• “During the first match, Lee Sedol made difficult moves to agitate AlphaGo, but failed to do so. Today, he tried the opposite — he played safe and entered the endgame. While using his byō-yomi periods, he made some mistakes, which I think caused the defeat.”
Both Lee Sedol and AlphaGo used their entire two-hours of time, going into byō-yomi overtime. AlphaGo just needs one more win to claim victory in the five-game tournament. Either way, all five games will be played to determine the final match score.

Here are the results and final board position from Game 2:

If you'd like a quick recap of the game, here is a 90-second overview from commentators Michael Redmond and Chris Garlock:

Match 2 90s Summary - Google DeepMind Challenge Match

Match 2 90s Summary - Google DeepMind Challenge Match

For a bit more detail, here is a full 15-minute overview of the game, move by move:

Match 2 15 Minute Summary - Google DeepMind Challenge Match 2016

Match 2 15 Minute Summary - Google DeepMind Challenge Match 2016

Game 1 - March 9, 2016

AlphaGo takes the first game against Lee Sedol. They were neck-and-neck for its entirety, in a game filled with complex fighting. Lee Sedol made very aggressive moves but AlphaGo did not back down from the fights. AlphaGo took almost all of its time compared to Lee Sedol who had almost 30 minutes left on the clock.

Here are the results and final board position from Game 1:

If you'd like a quick recap of the game, here is a 90-second overview from commentators Michael Redmond and Chris Garlock:

Match 1 90 Second Summary - Google DeepMind Challenge Match 2016

Match 1 90 Second Summary - Google DeepMind Challenge Match 2016

For a bit more detail, here is a full 15-minute overview of the game, move by move:

Match 1 15 min Summary - Google DeepMind Challenge Match

Match 1 15 min Summary - Google DeepMind Challenge Match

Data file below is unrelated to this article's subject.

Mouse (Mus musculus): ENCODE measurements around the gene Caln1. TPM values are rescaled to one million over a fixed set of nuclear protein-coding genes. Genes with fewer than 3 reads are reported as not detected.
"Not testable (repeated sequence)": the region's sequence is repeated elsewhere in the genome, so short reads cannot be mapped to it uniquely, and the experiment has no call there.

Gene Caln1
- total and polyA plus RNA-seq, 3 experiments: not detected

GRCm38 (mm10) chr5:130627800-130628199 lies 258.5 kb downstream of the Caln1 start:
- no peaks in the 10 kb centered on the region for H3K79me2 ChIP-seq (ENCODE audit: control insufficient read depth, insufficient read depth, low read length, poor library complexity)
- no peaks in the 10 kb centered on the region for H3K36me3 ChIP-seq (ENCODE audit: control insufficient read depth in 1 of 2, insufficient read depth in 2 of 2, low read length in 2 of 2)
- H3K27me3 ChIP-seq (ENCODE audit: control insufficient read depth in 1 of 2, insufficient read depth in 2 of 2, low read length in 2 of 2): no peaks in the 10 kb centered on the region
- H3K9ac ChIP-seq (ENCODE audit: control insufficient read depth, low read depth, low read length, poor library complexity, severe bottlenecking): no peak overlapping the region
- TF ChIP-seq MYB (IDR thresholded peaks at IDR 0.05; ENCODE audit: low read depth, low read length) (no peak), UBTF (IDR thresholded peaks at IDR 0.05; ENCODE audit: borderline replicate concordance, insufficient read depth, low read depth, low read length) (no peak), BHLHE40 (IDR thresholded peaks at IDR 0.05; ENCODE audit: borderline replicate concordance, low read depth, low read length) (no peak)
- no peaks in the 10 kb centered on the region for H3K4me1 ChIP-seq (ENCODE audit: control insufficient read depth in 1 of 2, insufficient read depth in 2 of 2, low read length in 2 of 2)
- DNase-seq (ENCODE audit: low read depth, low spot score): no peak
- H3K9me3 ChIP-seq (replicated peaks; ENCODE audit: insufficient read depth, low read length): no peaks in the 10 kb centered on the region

Pre-match update
Updated at 10am KST, March 8

The ultimate challenge has finally arrived! Starting tomorrow, AlphaGo, the first computer program to beat a professional Go player, will take on the legendary Lee Sedol—the top Go player of the past decade—in a five-game match in Seoul, Korea. Go is a profoundly complex game, which is why this has always been regarded as the outstanding grand challenge for artificial intelligence.

You can catch the livestream on DeepMind’s YouTube channel, or right here:

Match 1 - Google DeepMind Challenge Match: Lee Sedol vs AlphaGo

Match 1 - Google DeepMind Challenge Match: Lee Sedol vs AlphaGo

The games will start at 1pm Korea Standard Time (4am GMT; day before 11pm ET, 8pm PT) on these days:
  • Wednesday, March 9: First game
  • Thursday, March 10: Second game
  • Saturday, March 12: Third game
  • Sunday, March 13: Fourth game
  • Tuesday, March 15: Fifth game
The matches will be played under Chinese rules with a komi of 7.5 (the compensation points the player who goes second receives at the end of the game). Each player will receive two hours per game with three lots of 60-second byoyomi (countdown periods after they have finished their allotted time). Each game is expected to take 4-5 hours.

The games will be even (no handicap), with $1 million USD in prize money for the winner. If AlphaGo wins, the prize money will be donated to UNICEF, STEM charities and Go organizations.

As the match progresses, check back on this blog for the latest updates and results.